Free Resource: All About Children's Foot Health
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Plain and simple, your child's feet should not be in pain. My name is Dr. Andrew Schneider, and I'm a podiatrist in Houston, Texas. In my practice. I work with children of all ages. Kids aren't little adults. They have foot problems that are unique to them. In today's video, I'll discuss how to keep your young child's feet healthy.  

I see kids all the time in the office and around town and one thing that drives me crazy is parents who put shoes on their infants who are not yet walking. When I point it out, I usually get the same answer...But they're so cute! They are cute, but it's not best for your infant to be wearing a structured shoe. 

The feet have lots of nerves that send feedback back to the brain. It's how your baby learns to stand and balance. It's best not to have a shoe between those nerves and the ground. Here's what I suggest. Until your baby is walking on his own, stick with cute socks or soft booties. Once your baby starts walking, then you can buy the cute shoes, but make sure they have a flexible sole. For early walkers, I generally recommend Stride Rite. #DontPutShoesOnInfants

Once your child is walking, you may notice some things that don't seem right. The first is #ToeWalking. This is when your toddler is walking on her toes and not putting her heel on the ground. At first, there's nothing to be concerned about. It's not unusual for it to continue until your toddler's second birthday. By three years old, though, your child should be walking with a heel-toe gait. Sometimes there are other causes of toe walking. It's unusual, but a short Achilles tendon can cause toe walking. Other neurological issues such as cerebral palsy or muscular dystrophy can also cause toe walking. If your child is developing normally, there's usually nothing to worry about.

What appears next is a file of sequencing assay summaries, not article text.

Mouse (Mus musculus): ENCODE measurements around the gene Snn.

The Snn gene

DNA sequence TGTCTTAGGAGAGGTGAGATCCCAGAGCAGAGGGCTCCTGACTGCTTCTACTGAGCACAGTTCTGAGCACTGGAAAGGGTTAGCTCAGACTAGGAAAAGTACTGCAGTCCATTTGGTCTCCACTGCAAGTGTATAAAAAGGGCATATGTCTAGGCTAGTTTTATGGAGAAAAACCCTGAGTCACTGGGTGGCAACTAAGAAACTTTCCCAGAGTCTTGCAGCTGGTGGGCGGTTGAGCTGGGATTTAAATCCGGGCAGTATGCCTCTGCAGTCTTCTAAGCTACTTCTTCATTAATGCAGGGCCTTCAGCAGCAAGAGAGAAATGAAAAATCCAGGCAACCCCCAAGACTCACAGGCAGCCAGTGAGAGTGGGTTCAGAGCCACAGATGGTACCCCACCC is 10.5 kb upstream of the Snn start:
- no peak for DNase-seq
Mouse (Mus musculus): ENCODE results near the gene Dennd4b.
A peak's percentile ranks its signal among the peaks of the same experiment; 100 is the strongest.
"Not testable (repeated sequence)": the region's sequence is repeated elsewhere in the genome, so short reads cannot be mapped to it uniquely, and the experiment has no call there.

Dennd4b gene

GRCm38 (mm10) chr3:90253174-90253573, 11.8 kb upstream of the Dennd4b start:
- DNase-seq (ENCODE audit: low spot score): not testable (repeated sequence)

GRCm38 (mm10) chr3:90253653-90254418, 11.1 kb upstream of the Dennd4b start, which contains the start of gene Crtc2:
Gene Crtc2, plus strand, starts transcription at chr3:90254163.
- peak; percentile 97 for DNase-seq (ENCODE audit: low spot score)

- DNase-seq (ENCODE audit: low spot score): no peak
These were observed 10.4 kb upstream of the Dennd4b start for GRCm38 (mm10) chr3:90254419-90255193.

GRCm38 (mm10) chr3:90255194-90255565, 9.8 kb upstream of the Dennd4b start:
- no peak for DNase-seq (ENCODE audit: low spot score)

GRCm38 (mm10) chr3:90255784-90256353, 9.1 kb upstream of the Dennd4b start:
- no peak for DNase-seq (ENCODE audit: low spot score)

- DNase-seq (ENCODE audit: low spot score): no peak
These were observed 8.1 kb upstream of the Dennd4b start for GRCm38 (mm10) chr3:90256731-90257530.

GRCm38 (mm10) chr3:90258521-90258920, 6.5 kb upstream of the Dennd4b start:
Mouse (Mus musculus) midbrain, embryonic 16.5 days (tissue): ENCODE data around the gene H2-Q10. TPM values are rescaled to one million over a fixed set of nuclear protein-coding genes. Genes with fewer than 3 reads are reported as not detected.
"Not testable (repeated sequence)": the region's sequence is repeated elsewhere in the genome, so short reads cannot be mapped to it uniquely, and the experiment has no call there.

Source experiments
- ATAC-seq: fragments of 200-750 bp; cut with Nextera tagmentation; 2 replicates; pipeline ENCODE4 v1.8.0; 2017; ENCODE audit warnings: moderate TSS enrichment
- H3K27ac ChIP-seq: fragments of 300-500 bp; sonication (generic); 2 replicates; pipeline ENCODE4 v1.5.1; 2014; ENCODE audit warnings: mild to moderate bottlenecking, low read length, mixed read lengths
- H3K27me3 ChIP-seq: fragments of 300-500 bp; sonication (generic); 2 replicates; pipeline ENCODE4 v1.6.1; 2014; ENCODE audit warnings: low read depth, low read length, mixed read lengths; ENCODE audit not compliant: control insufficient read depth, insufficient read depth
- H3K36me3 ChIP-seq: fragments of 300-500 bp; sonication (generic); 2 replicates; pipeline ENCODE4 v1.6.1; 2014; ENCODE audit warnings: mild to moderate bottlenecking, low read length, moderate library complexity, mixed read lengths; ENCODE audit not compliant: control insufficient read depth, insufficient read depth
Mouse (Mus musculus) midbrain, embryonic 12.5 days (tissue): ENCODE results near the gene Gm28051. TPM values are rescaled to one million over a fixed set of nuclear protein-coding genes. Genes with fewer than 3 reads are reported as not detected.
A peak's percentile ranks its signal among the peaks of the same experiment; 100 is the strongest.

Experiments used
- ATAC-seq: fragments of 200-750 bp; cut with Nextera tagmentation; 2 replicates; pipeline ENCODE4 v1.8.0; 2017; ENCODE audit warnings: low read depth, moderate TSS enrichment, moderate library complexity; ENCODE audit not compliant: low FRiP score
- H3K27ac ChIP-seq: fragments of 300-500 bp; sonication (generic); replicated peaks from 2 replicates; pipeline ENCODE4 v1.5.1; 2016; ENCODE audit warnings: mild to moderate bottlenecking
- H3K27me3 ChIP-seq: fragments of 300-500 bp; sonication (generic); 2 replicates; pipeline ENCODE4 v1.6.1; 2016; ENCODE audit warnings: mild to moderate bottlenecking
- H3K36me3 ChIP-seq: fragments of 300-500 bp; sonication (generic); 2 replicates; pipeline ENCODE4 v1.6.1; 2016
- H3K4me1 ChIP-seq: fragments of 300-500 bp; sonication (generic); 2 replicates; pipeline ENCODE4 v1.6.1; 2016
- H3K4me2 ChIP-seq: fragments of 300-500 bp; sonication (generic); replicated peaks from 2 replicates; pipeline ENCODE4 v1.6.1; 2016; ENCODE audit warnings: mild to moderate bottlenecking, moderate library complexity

Many pediatricians are unconcerned if toe walking continues until age five. As a podiatrist, I have some issues with that. Constant toe walking can cause the Achilles tendon to shorten and contract. This can lead to the feet having to compensate to get the heel on the ground. Where some doctors say, "See, I told you he grew out of it," the truth is that it puts your child at risk of other foot and ankle problems. These include flat feet, heel pain, and an unstable gait in general. Often the child will complain that his feet hurt when he runs long distances, walks, or plays sports. 

If your child continues to walk on his toes, you should get him checked if he walks on his toes most of the time, if he has stiff muscles, if he's generally uncoordinated, if he walks awkwardly and stumbles all the time, if it seemed as though he can't bear his weight on a flat foot, if he has any other medical problems or has a family history of muscular dystrophy or autism, if he was born prematurely, or if he has previously walked flat-footed and only recently began to toe walk. 

The next condition is when your child is #intoeing. This is commonly referred to as pigeon toed. One cause of this is metatarsus adductus. That's when the front of the foot is angled towards the midline of the body. You can tell if your child has metatarsus adductus because the outside of the foot has a convex "C" shape to it. If we catch this early, we can use casts to reposition the bones. Mild cases, often resolve, resolve on their own. But if it's left untreated, you may notice a bump on the inside of the great toe joint forming and that's called a bunion. 

Another cause of in-toeing is tibial torsion. That's the inward twisting of the shin bone called the tibia. The tibia twists as it grows and as your child develops. If it doesn't twist enough, the toes will point in towards each other. This often resolves as your child grows and develops. We can help it along by using specialized insoles called gait plates. 

These are insoles sometimes custom, sometimes not, the front edge flares out that flair helps to influence the tibia to twist, to resolve the tibial torsion, and that will help to stop the intoeing. When it comes to insoles, the result is not immediate. We're playing the long game as your son and daughter grows. In severe cases of intoeing, surgery may be done to resolve it. These cases are extremely rare.